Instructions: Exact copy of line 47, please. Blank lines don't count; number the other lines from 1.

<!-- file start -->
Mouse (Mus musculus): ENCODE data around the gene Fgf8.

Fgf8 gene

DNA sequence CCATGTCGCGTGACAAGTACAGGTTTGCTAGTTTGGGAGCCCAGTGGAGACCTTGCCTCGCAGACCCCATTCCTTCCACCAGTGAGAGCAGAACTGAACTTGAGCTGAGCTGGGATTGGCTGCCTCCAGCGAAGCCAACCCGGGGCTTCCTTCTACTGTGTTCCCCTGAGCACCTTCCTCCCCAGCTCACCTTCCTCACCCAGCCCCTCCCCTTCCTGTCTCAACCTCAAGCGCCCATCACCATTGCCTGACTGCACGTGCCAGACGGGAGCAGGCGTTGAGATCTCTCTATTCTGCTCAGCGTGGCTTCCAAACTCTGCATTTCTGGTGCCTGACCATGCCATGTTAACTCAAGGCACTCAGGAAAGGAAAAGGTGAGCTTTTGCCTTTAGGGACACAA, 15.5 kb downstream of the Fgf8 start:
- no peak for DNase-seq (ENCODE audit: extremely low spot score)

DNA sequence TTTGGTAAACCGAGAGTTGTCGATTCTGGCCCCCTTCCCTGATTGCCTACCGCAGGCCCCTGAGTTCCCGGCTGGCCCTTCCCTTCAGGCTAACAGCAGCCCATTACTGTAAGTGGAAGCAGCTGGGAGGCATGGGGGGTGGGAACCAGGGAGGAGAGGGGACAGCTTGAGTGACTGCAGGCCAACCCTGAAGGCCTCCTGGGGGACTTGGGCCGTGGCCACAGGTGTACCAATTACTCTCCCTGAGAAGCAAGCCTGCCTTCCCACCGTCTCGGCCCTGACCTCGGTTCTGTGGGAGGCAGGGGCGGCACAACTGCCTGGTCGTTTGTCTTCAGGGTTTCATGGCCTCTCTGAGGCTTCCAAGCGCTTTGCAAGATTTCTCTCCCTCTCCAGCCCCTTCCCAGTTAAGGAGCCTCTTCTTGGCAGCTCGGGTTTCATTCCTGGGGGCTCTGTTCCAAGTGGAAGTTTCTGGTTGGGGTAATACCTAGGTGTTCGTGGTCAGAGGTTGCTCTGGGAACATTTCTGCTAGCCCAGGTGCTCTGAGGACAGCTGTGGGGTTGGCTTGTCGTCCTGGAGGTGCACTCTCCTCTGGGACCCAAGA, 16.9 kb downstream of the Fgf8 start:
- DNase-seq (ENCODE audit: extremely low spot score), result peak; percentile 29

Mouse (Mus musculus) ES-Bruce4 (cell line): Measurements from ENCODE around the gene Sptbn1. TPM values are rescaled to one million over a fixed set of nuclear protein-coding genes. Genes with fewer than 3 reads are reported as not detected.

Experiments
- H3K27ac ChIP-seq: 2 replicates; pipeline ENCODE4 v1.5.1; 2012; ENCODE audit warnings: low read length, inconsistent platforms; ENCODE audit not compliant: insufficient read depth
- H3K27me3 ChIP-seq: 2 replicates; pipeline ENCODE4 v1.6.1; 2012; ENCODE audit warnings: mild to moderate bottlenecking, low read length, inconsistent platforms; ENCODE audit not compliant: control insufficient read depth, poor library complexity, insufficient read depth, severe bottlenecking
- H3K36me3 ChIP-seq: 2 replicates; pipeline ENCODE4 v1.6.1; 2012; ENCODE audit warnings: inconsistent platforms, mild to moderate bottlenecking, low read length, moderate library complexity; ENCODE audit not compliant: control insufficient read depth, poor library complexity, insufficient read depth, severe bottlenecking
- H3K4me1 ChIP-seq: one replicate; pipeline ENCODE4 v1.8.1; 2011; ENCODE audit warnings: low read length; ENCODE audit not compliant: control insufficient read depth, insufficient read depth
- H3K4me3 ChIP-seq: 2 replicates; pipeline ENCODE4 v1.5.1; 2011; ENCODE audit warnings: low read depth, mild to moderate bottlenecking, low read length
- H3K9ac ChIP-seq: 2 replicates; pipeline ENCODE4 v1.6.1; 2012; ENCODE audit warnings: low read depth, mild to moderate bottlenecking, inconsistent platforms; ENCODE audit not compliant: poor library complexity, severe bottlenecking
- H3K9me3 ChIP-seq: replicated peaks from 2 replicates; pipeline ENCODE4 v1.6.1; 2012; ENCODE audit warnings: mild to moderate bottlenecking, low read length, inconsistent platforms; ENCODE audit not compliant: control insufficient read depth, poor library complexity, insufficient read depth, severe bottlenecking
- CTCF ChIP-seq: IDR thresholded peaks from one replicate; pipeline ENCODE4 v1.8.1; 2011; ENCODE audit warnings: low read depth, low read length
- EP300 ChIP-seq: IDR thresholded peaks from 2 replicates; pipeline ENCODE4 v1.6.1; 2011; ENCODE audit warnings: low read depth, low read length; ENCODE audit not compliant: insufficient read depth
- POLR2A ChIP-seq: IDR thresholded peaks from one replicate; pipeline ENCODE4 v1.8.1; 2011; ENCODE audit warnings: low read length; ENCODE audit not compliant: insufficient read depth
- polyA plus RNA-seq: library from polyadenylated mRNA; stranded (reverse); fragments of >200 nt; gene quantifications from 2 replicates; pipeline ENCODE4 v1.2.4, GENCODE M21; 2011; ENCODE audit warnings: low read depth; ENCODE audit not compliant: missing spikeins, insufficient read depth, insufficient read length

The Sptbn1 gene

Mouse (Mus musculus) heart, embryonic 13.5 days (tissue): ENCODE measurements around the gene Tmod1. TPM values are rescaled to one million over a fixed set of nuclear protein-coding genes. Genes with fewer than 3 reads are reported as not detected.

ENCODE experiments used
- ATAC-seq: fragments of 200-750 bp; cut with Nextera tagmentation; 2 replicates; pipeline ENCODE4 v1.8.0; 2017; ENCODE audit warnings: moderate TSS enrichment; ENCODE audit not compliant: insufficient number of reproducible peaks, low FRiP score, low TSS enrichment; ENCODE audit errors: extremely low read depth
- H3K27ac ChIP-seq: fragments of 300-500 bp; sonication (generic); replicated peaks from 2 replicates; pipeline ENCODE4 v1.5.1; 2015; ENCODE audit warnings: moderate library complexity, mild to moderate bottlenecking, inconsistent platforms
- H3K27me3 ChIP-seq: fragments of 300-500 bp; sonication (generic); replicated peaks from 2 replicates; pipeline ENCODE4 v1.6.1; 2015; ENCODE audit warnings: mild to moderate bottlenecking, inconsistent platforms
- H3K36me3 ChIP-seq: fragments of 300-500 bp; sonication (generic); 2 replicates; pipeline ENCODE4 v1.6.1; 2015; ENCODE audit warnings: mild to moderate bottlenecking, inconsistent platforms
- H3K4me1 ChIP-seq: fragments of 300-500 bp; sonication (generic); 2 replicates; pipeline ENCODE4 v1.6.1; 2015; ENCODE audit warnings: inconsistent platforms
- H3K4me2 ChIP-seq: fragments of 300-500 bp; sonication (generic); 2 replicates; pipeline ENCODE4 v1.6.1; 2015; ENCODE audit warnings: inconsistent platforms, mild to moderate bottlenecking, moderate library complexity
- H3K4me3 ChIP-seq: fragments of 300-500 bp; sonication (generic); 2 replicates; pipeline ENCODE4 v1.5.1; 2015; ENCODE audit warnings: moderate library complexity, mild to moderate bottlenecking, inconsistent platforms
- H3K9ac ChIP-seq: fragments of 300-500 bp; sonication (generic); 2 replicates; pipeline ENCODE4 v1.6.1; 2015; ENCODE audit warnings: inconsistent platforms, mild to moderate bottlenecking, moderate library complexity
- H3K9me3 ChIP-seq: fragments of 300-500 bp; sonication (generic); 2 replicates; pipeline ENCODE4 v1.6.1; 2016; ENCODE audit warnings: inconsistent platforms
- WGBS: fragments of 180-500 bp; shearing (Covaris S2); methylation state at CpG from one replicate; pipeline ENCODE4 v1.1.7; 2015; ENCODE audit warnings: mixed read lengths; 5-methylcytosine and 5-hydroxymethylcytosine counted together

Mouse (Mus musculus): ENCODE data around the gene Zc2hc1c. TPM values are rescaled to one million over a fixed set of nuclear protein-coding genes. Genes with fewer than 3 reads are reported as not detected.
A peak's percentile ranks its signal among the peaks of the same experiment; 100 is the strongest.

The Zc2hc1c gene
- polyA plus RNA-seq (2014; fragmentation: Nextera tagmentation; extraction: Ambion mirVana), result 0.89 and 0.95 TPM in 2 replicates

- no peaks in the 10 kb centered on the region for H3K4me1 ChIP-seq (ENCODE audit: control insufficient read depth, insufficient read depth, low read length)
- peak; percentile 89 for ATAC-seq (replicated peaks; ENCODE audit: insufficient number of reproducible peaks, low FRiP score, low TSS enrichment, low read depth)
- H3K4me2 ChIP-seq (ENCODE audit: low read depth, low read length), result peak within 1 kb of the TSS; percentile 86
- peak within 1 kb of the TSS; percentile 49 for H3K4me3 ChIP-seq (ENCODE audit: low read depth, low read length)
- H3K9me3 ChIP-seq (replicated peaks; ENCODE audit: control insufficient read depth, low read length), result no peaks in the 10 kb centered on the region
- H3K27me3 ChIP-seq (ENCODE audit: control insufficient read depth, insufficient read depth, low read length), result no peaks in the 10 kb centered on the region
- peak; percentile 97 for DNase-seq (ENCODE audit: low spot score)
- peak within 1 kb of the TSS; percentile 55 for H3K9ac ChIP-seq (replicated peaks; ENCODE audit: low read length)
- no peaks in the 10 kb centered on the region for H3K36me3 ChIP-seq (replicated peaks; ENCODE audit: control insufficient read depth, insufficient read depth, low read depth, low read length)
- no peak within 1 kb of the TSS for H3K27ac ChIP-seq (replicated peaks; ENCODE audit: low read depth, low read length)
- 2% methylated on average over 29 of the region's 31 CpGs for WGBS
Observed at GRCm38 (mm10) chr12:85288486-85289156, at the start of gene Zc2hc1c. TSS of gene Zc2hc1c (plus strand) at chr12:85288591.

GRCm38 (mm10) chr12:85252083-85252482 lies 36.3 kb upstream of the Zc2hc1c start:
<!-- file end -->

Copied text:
- 2% methylated on average over 29 of the region's 31 CpGs for WGBS